Iowa Governor Signs Bill Banning Late-Term Abortions After 20 Weeks

State   |   Steven Ertelt   |   May 5, 2017   |   12:30PM   |   Washington, DC

Iowa Gov. Terry Branstad today signed a bill to protect unborn babies from painful, late-term abortions.

The bill would prohibit abortions after 20 weeks on unborn babies who are capable of feeling pain; exceptions would be allowed to save the mother’s life. It will require women to wait 72 hours between informed consent counseling and the abortion. The bill also will increase reporting requirements for abortion practitioners and the state Department of Public Health. A court has stopped the latter provision already, but that does not appear to affect the 20-week ban.

Jenifer Bowen, a spokeswoman for Iowa Right to Life, celebrated the news as a victory for unborn babies.

“After a years-long battle to gain a pro-life Senate, Iowa finally succeeded in passing life-saving legislation that bans painful late-term abortions,” said Jenifer Bowen, president of Life Right Action. “Our state was previously one of the most permissive on abortion, allowing abortion on-demand well beyond five months, more than halfway through pregnancy.”

The United States is one of only seven nations to allow abortion on-demand more than halfway through pregnancy. Polling done on Election Day 2016 found that a large majority of voters nationwide – women in higher numbers than men – support the Pain-Capable Unborn Child Protection Act.

“National Democratic leaders are beginning to turn away from their extreme pro-abortion platform. As they debate whether pro-lifers should be allowed into the party, pro-life Republicans are unified in their support for common sense pro-life measures. The Pain-Capable Unborn Child Protection Act is not only compassionate policy, it is smart politics,” said SBA List president Marjorie Dannenfelser. “Momentum is building to enact a national ban on late-term abortion. We are encouraged by Iowa’s bold move and look forward to the day when all unborn children are protected under the law.

“We congratulate and thank our pro-life allies in Iowa including the bill’s House sponsor Rep. Shannon Lundgren, Lt. Gov. Kim Reynolds, Speaker of the House Linda Upmeyer, Rep. Dawn Pettengill, and Rep. Kristi Hagar for championing this compassionate legislation.”

Nineteen other states have passed similar laws protecting unborn children after five months, a point by which research shows unborn children feel pain, she said.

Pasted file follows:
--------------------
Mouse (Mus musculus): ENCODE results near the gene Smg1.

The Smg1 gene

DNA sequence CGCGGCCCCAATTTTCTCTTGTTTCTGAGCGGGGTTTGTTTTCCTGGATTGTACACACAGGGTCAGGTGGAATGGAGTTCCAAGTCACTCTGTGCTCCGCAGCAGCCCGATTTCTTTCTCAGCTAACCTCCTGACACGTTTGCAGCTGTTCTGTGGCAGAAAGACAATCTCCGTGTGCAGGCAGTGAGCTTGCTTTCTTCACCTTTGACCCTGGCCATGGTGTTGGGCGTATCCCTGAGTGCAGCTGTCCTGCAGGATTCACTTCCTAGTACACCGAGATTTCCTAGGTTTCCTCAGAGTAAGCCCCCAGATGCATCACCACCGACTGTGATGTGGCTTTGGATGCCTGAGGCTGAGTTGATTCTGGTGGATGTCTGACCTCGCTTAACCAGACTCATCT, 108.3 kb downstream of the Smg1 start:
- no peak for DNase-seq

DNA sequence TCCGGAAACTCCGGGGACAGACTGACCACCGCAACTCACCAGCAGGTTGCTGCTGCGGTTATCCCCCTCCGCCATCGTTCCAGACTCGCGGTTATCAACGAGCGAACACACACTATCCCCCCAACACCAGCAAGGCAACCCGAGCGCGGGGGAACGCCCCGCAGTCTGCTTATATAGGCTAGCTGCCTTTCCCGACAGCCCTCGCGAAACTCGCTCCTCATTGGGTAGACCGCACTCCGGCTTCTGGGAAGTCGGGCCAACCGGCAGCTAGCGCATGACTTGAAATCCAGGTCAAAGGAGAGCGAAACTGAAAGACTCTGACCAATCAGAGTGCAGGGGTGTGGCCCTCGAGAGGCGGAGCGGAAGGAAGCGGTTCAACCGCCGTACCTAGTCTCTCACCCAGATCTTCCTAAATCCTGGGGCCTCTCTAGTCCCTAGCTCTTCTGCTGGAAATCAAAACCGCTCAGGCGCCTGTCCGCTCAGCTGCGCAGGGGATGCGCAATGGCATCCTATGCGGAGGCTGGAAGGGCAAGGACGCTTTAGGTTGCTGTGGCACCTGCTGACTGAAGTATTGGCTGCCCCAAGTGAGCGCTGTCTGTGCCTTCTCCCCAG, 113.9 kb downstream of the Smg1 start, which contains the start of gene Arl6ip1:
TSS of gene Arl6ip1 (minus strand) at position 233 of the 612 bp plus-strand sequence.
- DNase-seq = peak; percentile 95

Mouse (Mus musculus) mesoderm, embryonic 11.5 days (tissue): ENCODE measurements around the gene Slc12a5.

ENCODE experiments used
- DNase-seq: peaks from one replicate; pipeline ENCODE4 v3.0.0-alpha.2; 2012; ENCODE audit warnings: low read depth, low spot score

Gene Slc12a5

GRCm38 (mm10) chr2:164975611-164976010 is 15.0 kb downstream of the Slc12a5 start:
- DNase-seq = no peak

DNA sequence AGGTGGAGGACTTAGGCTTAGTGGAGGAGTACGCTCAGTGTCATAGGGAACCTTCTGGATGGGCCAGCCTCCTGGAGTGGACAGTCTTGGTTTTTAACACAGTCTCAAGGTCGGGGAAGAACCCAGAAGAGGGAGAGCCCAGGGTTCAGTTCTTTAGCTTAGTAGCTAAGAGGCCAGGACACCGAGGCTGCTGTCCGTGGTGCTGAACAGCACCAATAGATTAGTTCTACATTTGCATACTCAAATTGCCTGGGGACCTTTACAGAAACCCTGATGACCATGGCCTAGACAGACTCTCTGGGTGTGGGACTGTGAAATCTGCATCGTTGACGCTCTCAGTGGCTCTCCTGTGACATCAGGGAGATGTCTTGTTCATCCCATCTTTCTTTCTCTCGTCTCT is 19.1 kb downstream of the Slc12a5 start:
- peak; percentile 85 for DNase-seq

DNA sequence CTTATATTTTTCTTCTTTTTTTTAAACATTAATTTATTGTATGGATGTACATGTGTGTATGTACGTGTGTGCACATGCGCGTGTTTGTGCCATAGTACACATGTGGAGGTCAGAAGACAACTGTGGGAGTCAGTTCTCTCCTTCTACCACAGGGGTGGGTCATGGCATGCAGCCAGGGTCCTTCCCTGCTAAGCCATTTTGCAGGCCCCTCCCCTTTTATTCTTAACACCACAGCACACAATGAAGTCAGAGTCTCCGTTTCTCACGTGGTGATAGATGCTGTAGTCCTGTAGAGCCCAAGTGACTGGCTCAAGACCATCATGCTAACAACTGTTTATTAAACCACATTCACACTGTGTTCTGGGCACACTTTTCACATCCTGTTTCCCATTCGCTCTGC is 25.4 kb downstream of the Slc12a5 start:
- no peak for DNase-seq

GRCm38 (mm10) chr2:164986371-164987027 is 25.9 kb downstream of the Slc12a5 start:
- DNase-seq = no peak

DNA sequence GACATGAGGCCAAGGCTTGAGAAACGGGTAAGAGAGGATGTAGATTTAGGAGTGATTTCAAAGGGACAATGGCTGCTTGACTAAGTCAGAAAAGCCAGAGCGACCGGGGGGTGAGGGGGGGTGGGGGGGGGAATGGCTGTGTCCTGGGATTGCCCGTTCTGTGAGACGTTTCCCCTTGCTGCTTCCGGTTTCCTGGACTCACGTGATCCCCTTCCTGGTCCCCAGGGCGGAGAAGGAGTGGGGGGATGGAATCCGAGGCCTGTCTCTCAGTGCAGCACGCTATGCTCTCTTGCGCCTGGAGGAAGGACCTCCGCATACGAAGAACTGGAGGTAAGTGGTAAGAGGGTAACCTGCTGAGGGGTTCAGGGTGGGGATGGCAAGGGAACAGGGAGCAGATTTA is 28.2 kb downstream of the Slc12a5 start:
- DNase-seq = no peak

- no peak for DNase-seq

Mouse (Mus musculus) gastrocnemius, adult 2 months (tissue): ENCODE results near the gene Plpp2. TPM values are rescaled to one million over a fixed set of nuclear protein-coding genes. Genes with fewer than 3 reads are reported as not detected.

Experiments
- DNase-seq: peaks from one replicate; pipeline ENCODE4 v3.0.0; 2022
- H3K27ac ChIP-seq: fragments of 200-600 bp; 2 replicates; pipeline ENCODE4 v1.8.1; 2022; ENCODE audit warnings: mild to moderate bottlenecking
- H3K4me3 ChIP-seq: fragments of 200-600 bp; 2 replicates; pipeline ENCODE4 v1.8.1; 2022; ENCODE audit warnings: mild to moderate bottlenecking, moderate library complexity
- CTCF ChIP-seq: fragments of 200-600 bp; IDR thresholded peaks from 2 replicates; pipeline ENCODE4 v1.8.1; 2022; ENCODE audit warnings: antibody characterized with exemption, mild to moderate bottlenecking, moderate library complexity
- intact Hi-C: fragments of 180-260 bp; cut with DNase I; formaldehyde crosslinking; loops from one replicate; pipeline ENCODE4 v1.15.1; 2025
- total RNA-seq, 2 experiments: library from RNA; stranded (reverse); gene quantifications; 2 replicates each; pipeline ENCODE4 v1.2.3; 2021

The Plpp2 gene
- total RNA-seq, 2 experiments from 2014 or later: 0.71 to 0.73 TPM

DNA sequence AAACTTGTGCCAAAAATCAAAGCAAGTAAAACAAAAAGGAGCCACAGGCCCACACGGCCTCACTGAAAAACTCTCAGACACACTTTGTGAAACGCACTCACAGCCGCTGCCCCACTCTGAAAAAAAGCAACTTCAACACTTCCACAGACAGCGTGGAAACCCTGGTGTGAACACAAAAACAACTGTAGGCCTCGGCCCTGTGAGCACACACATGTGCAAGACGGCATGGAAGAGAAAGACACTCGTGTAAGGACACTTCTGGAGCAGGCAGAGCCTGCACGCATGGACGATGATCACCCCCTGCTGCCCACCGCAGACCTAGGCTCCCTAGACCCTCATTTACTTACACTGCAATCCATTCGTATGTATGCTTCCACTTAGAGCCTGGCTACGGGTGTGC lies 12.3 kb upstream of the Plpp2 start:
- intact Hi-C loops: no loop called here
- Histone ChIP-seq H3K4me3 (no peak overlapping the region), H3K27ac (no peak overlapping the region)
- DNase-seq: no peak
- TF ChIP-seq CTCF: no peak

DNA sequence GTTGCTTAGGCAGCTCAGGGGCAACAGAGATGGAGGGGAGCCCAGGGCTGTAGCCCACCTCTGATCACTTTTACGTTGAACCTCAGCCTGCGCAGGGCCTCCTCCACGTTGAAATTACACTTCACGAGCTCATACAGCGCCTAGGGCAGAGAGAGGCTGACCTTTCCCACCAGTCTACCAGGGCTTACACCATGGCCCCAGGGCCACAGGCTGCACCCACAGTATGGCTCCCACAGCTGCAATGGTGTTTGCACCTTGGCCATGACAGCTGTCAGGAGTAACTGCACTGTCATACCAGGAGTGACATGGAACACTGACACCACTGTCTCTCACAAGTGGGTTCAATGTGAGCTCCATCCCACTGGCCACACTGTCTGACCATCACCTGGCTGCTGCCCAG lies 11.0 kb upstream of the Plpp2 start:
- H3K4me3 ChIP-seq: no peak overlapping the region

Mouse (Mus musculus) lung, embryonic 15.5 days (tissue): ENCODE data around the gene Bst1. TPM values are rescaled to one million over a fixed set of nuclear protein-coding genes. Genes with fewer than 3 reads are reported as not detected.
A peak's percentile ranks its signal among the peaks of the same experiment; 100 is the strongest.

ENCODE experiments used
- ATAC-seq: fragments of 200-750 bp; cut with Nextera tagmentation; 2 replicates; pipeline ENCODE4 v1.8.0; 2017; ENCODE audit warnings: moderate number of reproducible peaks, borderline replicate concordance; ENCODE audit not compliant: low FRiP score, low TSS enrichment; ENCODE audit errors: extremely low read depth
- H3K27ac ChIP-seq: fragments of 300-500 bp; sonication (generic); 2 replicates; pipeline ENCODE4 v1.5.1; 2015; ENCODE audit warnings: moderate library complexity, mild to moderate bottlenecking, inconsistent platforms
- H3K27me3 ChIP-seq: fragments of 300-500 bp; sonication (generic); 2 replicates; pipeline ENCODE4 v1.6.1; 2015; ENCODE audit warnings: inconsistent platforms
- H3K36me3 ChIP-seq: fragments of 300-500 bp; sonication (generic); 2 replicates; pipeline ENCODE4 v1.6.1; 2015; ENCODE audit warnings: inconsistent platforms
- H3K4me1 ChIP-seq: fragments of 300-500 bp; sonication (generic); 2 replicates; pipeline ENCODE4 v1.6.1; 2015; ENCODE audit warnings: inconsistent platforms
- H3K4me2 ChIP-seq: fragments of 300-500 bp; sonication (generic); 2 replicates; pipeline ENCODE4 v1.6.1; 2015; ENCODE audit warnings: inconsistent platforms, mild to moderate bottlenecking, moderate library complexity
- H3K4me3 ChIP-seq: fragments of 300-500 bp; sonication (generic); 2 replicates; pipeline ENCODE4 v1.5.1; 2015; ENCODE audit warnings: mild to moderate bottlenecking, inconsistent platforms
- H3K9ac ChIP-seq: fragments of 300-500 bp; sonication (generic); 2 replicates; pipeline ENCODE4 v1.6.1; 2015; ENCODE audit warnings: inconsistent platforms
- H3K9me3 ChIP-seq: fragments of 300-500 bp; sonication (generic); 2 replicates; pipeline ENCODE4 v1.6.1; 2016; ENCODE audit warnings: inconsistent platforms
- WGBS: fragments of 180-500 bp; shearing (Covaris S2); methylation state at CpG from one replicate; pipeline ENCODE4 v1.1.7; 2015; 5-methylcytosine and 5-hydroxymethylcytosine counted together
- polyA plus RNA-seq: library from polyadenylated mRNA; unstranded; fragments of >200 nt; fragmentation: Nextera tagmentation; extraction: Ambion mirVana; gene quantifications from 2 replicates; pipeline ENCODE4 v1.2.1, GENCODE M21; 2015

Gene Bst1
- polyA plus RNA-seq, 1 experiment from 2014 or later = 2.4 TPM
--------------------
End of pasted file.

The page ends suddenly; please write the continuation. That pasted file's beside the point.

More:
Here’s more from The Des Moines Register:

Sen. Mark Costello, R-Imogene, a father of five children who was the bill’s floor manager, told of placing his hand on his wife’s stomach when she was five months pregnant and how could feel the baby kicking.

“At 20 weeks, the baby is fully formed and developed,” Costello said.

Democrats passionately argued against the bill.

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Sen. Pam Jochum, D-Dubuque, said the legislation fails to address situations where women had wanted to have a healthy baby, but something went terribly wrong. She told of two women she knows who became pregnant with fetuses that never developed a brain. One woman terminated the pregnancy, and the other carried the fetus to term, only to have the baby die after one hour of life.

An Iowa Planned Parenthood spokesperson previously called the bill “terrible” and claimed it would “force” women to carry and give birth to an “unwanted” child.

There were at least 5,770 abortions at or after 21 weeks of pregnancy in 2013 in the U.S., according to the Centers for Disease Control. Another 8,150 abortions took place between 18 weeks and 20 weeks, the CDC reports.

Though abortion advocates deny the science of fetal pain at 20 weeks, researchers have fully established fetal pain at 20 weeks or earlier. Dr. Steven Zielinski, an internal medicine physician from Oregon, is one of the leading researchers into it. He first published reports in the 1980s to validate research showing evidence for unborn pain.

At 20 weeks, the unborn child has all the parts in place – the pain receptors, spinal cord, nerve tracts, and thalamus – needed for transmitting and feeling pain. The unborn child responds to touch as early as week 6; and by week 18, pain receptors have appeared throughout the child’s body.

Dr. Colleen A. Malloy, a professor of neonatology at Northwestern University’s Feinberg School of Medicine, told a U.S. Senate committee last year that “anesthesiologists, and surgeons use pain medication” for unborn babies at the 20 week stage when performing surgery, “because it’s supported by the literature completely.”

“I could never imagine subjecting my tiny patients to a horrific procedure such as those that involve limb detachment or cardiac injection,” Malloy added.